Author(s): Shangase L, Feller L, Blignaut E, Shangase L, Feller L, Blignaut E
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Abstract Necrotising ulcerative gingivitis/periodontitis (NUG/NUP) are well-documented oral manifestations of HIV infection/AIDS. However, no information is available regarding the predictive value of NUG in the diagnosis of HIV-infection in South Africa. OBJECTIVES: The purpose of this study was to determine a possible correlation between NUG/NUP and HIV infection in the as yet undiagnosed patients. METHODS: Eighty-six systemically asymptomatic patients were diagnosed with NUG/NUP. All patients were treated with 400 mg of metronidazole and 500 mg paracetamol, three times a day for five days. Mechanical debridement under local anesthesia was performed five days after the initial consultation. The possible involvement of HIV-infection was explained and patients were advised to have a blood test taken. RESULTS: Fifty-six patients consented and received pre- and post-test counselling. Of the fifty-six patients, thirty-nine were found to be HIV positive with CD+ T cell counts ranging between 9 and 1,205 cells/mm3. There was a statistically significant correlation between CD4+ T cells below 500 cells/mm3 (p = 0.000) as well as with CD4+ T cells below 200 cells/mm3 (p = 0.001) and NUP/NUG. CONCLUSION: From these results it is concluded that in the GaRankuwa and surrounding areas, NUG/NUP in otherwise systemically healthy individuals is strongly correlated with HIV infection, with a predictive value of 69.6 per cent (p = 0.01). It is recommended that patients presenting with these conditions be encouraged to undergo testing to establish their HIV status for appropriate referrals and management.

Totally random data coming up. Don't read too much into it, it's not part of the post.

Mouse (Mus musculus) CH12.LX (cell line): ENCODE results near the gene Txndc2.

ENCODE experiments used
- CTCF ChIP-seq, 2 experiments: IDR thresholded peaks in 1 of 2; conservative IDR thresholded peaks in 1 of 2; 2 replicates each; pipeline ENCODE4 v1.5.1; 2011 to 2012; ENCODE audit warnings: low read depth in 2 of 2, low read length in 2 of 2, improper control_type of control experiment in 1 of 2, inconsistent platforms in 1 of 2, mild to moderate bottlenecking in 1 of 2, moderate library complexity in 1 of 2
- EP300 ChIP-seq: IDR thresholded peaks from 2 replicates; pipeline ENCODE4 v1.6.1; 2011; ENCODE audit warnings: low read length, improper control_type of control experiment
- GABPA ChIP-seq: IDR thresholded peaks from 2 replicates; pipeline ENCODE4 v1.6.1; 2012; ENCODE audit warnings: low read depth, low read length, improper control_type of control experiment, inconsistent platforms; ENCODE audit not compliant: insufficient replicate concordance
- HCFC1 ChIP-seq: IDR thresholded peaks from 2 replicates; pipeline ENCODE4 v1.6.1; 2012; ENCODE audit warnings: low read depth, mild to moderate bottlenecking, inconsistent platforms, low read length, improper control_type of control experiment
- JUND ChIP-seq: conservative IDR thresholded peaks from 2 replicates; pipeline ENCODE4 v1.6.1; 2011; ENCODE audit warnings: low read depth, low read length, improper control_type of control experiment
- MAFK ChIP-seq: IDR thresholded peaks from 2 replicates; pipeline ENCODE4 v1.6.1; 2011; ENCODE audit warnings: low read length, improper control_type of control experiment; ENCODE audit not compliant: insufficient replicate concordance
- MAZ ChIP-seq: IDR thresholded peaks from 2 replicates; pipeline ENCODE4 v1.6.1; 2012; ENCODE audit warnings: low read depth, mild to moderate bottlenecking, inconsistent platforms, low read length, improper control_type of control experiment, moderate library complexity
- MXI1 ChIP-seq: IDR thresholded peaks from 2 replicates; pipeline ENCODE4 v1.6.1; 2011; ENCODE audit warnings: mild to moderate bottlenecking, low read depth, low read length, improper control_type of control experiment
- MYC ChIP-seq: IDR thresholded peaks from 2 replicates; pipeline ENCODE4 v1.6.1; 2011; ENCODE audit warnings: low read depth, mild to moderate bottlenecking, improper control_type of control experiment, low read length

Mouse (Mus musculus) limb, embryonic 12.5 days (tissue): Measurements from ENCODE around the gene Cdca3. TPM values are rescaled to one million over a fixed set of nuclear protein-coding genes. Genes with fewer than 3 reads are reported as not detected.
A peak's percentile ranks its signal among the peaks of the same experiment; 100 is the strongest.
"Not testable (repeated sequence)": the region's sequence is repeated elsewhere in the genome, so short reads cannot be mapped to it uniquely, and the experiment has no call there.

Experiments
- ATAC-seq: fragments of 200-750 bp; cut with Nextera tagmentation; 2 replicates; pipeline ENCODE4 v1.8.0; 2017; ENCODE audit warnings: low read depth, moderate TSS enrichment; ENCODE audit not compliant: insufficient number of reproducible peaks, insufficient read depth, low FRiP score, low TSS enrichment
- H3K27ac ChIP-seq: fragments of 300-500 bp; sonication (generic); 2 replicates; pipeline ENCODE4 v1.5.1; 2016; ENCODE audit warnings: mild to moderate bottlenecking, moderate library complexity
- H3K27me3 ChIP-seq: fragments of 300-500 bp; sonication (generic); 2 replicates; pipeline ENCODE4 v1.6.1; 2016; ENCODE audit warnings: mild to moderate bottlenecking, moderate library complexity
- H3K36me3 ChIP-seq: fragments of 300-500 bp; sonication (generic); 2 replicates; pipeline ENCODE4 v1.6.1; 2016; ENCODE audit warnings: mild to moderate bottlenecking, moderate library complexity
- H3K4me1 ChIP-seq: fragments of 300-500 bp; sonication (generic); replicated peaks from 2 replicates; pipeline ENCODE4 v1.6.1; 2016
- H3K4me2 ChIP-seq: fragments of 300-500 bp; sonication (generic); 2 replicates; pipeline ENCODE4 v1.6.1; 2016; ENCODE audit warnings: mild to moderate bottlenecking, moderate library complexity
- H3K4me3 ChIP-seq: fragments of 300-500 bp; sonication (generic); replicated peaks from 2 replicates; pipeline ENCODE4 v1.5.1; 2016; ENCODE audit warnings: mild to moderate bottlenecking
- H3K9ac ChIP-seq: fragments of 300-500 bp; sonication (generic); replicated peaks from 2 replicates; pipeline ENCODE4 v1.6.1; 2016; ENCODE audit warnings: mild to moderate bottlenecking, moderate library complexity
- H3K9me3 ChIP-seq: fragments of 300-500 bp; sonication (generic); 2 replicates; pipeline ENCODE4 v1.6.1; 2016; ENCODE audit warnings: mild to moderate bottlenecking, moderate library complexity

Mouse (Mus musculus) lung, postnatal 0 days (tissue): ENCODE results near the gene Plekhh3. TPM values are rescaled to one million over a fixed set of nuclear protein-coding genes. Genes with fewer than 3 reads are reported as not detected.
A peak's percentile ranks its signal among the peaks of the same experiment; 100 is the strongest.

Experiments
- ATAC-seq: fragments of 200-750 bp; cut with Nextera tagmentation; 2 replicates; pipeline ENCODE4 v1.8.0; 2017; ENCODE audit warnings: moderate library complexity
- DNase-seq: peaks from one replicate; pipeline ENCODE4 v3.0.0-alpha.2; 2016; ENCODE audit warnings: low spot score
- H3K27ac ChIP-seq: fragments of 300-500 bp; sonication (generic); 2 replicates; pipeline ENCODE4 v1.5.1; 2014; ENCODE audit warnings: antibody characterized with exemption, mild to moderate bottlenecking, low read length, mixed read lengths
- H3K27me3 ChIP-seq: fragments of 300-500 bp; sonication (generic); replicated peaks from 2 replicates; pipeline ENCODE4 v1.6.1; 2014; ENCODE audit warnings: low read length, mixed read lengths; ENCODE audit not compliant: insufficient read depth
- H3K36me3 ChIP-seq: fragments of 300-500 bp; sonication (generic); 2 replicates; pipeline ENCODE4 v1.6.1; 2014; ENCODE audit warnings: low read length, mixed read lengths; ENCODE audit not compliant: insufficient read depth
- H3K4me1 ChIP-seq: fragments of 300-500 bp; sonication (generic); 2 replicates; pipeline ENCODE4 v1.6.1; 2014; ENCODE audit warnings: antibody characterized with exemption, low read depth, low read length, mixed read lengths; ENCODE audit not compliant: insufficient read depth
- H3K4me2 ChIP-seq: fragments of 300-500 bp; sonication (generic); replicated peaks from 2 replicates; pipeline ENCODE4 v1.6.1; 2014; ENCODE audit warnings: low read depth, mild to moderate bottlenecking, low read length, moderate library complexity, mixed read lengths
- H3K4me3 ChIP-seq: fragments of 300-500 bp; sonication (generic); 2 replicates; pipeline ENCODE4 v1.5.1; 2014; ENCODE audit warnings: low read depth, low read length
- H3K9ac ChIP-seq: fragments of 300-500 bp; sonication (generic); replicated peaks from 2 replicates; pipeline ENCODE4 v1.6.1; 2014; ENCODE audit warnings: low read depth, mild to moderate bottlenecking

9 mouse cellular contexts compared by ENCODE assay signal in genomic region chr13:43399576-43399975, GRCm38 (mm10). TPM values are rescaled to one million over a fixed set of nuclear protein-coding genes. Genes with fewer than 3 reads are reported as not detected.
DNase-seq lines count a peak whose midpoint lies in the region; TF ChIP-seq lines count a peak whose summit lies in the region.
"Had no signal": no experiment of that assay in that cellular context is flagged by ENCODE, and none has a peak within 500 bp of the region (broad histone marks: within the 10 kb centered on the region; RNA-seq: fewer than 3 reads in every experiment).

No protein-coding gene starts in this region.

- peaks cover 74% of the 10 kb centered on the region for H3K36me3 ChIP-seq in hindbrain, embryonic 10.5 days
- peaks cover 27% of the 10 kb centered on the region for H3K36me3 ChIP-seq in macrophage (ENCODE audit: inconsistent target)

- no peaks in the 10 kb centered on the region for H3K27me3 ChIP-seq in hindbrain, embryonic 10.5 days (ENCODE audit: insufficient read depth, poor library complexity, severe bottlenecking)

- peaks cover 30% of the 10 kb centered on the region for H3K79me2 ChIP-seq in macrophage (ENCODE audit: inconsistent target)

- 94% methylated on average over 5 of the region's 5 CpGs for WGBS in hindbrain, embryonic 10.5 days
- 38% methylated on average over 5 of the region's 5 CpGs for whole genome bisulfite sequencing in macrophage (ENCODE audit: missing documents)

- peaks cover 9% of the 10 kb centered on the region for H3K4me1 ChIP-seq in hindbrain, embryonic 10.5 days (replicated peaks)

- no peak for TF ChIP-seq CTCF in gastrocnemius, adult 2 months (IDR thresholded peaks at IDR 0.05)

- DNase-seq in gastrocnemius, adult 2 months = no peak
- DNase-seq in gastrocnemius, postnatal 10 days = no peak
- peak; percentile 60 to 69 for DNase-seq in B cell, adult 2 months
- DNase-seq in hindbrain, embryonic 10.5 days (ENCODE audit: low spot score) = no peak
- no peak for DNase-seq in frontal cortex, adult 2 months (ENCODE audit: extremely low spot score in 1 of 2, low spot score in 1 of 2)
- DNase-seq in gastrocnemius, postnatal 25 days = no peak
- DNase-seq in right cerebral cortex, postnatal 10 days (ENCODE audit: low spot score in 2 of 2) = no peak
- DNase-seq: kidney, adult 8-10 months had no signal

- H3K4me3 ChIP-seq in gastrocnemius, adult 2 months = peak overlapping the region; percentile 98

This article was published in SADJ
and referenced in Journal of AIDS & Clinical Research